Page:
As homeland security and border control remain a top priority among presidential candidates, one important provider of that security is often overlooked—the principal role the domestic maritime industry plays in securing America’s borders. Without the Jones Act—an essential security law that requires the use of American vessels and American crews when transporting cargo by water between two points in the United States—America’s challenges in preventing illegal immigration would be substantially more challenging.
For as long as I can remember, those who support our domestic maritime sector have trumpeted the Jones Act’s economic benefits, now estimated at 500,000 jobs and nearly $100 billion in annual economic impact, according to PricewaterhouseCoopers. Jones Act supporters also proudly tout the national security benefits, citing some of the most senior military officials in the land who stand behind the law, such as Gen. Paul J. Selva, current Vice Chairman of the Joint Chiefs of Staff, Gen. Darren McDew, commander of the U.S. Transportation Command, and Anthony Foxx, Secretary Department of Transportation.
To me, however, the most vital benefit of the Jones Act is the law’s critical role in protecting America’s borders and homeland security.
America is a maritime nation and an ever growing number of foreign ships and seafarers arrive at our shores every single day. When a foreign ship enters an American port, an avalanche of procedures go into effect, involving our most important maritime security agencies, the U.S. Coast Guard and the Department of Homeland Security. In most cases, unless the crew members on these ships have the appropriate visas, they cannot leave the highly secure confines of the port into which the vessel arrives. Dealing with tens of thousands of foreign ships and millions of foreign crew members ships is a highly complex and sophisticated undertaking that requires massive resources from our law enforcement agencies.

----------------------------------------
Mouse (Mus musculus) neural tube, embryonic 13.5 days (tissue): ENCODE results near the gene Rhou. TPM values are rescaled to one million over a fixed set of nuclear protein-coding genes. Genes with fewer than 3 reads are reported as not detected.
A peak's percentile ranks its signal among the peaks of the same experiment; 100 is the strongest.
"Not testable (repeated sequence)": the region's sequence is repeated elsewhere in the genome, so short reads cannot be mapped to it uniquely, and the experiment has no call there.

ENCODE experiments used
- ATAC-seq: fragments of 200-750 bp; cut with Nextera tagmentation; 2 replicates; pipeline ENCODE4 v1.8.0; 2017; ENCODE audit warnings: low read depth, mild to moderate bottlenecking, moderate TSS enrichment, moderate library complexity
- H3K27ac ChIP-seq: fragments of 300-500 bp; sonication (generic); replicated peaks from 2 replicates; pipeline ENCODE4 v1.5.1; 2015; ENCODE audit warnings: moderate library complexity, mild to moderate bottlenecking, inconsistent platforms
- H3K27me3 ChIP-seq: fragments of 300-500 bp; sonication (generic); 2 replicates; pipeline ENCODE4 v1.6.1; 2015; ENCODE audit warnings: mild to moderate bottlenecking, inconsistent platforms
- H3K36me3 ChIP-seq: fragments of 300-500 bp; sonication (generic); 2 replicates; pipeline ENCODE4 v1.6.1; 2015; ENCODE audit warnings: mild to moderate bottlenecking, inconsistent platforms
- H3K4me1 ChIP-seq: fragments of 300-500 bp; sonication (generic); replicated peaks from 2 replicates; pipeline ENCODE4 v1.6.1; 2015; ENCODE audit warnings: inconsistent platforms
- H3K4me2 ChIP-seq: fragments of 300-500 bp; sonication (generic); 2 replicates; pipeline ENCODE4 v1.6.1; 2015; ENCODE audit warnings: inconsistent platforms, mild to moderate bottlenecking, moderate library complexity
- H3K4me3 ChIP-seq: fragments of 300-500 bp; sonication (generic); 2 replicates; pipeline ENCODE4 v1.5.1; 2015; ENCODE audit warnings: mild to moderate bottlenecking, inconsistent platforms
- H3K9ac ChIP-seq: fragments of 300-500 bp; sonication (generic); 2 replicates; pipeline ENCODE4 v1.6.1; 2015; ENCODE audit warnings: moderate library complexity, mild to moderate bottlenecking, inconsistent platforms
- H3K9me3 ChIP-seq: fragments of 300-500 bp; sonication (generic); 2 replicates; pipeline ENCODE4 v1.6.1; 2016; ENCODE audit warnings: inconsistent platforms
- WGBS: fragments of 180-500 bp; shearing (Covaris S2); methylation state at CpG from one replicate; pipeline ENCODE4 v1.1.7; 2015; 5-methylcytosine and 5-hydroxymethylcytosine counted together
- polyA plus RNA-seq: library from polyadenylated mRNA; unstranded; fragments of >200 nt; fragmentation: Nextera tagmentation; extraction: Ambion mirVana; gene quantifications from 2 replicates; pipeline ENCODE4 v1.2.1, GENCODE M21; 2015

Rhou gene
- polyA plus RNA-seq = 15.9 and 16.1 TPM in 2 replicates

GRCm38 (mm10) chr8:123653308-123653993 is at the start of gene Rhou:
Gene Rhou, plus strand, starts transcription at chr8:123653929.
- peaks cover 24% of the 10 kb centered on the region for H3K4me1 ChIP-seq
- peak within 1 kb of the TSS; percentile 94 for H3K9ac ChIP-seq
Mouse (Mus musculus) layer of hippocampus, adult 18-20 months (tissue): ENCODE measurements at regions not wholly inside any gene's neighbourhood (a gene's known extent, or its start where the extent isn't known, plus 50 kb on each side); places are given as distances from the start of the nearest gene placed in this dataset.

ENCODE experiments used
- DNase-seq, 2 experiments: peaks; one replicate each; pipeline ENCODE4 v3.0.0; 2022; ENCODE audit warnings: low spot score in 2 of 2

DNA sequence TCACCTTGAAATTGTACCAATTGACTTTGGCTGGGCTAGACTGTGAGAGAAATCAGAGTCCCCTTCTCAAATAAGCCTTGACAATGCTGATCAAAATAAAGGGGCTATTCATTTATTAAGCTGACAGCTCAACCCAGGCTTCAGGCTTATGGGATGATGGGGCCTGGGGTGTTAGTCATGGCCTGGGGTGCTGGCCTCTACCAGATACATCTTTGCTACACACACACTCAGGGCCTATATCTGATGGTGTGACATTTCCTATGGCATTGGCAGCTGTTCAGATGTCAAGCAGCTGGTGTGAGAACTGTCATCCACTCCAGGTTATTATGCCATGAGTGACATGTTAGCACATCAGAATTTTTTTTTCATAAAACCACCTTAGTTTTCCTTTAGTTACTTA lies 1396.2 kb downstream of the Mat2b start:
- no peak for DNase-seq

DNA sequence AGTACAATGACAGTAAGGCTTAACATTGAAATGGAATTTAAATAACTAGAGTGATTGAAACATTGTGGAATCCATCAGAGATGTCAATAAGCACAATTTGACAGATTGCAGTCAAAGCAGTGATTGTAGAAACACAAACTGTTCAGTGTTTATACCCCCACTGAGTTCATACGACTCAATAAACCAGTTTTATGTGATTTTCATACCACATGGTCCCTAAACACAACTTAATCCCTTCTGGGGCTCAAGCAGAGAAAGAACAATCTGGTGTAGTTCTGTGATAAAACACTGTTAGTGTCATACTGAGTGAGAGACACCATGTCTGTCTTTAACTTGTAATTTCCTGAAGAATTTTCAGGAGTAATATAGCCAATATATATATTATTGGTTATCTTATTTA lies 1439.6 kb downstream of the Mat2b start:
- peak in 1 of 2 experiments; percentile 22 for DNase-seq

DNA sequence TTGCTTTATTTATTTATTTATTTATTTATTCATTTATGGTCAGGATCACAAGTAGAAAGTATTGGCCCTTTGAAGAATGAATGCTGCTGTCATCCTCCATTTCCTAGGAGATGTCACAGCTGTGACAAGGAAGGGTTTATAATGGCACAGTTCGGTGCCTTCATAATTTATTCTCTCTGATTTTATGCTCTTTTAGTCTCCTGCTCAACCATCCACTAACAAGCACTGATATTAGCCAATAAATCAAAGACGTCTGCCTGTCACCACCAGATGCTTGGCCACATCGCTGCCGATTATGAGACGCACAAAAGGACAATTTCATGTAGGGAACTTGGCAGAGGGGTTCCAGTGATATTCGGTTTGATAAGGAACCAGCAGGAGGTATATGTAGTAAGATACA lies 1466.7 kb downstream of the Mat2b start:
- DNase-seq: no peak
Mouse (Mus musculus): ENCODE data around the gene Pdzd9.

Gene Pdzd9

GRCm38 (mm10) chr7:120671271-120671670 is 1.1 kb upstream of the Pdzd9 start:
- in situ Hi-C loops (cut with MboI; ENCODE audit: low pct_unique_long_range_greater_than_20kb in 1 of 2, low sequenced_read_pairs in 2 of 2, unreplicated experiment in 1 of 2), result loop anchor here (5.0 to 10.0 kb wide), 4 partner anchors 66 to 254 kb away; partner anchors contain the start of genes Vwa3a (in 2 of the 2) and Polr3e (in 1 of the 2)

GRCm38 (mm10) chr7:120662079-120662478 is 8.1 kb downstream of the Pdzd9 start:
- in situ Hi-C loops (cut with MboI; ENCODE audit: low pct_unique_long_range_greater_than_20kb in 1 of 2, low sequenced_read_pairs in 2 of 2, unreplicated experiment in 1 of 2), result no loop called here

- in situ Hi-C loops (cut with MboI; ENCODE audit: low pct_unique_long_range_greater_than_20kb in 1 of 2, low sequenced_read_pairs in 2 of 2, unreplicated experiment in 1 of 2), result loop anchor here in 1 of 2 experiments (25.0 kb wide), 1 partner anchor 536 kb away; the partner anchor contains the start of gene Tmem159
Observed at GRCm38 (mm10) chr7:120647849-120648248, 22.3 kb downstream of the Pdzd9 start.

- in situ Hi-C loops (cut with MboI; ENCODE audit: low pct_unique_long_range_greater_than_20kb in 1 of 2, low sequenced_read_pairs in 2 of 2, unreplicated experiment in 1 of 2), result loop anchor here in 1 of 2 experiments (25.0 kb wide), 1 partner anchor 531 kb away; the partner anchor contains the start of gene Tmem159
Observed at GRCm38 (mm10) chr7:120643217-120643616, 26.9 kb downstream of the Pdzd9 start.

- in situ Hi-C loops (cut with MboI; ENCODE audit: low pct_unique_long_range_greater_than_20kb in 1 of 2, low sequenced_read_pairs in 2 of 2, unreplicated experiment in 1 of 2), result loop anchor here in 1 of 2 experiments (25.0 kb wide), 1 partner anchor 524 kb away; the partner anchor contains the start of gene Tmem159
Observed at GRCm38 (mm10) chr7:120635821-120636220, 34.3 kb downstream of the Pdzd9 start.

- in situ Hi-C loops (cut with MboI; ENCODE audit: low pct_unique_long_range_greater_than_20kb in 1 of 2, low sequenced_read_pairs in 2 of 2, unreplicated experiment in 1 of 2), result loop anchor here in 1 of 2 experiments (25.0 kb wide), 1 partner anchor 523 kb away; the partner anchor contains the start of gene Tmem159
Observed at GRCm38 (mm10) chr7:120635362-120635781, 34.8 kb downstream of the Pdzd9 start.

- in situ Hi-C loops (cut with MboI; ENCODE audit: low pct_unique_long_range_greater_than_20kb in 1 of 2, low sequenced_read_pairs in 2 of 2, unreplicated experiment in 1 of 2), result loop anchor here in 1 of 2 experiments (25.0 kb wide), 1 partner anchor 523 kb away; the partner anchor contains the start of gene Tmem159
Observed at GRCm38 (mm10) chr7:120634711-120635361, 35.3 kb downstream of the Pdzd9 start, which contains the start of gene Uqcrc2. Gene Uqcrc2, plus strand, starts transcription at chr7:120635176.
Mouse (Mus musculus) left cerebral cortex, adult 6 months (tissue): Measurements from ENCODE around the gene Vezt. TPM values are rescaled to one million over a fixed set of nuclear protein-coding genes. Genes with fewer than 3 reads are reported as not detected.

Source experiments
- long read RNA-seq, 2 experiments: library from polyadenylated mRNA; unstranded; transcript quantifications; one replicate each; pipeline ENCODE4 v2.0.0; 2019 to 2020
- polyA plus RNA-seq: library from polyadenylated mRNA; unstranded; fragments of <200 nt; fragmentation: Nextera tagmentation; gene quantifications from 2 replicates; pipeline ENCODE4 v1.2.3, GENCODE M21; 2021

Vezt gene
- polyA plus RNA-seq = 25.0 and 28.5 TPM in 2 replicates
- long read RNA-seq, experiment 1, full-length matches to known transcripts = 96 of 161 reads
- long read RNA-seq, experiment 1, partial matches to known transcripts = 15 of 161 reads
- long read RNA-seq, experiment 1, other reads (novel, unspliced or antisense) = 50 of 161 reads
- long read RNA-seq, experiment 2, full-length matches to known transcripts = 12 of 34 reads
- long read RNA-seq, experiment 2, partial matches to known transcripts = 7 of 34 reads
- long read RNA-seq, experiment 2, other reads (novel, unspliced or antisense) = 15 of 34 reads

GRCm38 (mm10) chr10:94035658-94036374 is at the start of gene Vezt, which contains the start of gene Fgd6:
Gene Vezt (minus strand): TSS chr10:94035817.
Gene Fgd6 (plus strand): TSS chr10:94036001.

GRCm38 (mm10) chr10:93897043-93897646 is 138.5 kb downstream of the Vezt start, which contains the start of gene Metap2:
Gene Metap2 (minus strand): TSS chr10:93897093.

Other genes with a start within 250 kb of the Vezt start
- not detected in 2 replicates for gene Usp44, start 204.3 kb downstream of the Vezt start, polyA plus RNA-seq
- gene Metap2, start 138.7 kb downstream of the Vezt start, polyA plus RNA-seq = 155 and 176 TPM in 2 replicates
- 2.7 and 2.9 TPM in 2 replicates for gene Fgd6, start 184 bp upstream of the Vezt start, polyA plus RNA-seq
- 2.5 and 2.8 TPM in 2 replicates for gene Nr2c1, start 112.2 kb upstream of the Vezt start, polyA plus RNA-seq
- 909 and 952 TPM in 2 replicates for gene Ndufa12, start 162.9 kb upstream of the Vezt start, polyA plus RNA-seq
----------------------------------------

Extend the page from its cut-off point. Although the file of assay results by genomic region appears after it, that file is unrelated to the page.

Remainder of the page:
Of course, the arrival of foreign ships into our ports has nothing to do with the Jones Act, which only applies to purely domestic movements of cargo within our country. Compared to arriving foreign ships, the security profile of the Jones Act fleet is far more reassuring. Jones Act ships are crewed by Americans who have passed intensive background checks and are licensed by the Coast Guard. The vessels are owned by Americans and subject to American laws and regulations. The American vessel owners and crew members are full partners with American law enforcement agencies.
Reps. Duncan Hunter (R-Calif.), the chairman of the House Coast Guard Subcommittee, and Steve Scalise (R-La.), the House Majority Whip, put it this way:
“Without the Jones Act, vessels and crews from foreign nations could move freely on U.S. waters, creating a more porous border, increasing possible security threats, and introducing vessels and mariners who do not adhere to U.S. standards into the bloodstream of our nation.”
Helping plug a porous border is a benefit of the Jones Act that is far too often overlooked and one that should not be underestimated by any presidential candidate.
Gorton represented Washington in the Senate from 1981 to 1987 and again from 1989 to 2001. He was a member of the National Commission on Terrorists Acts Against the United States, commonly known as the 911 Commission. Today, Gorton is a lawyer at K&L Gates, a law firm that represents various maritime interests.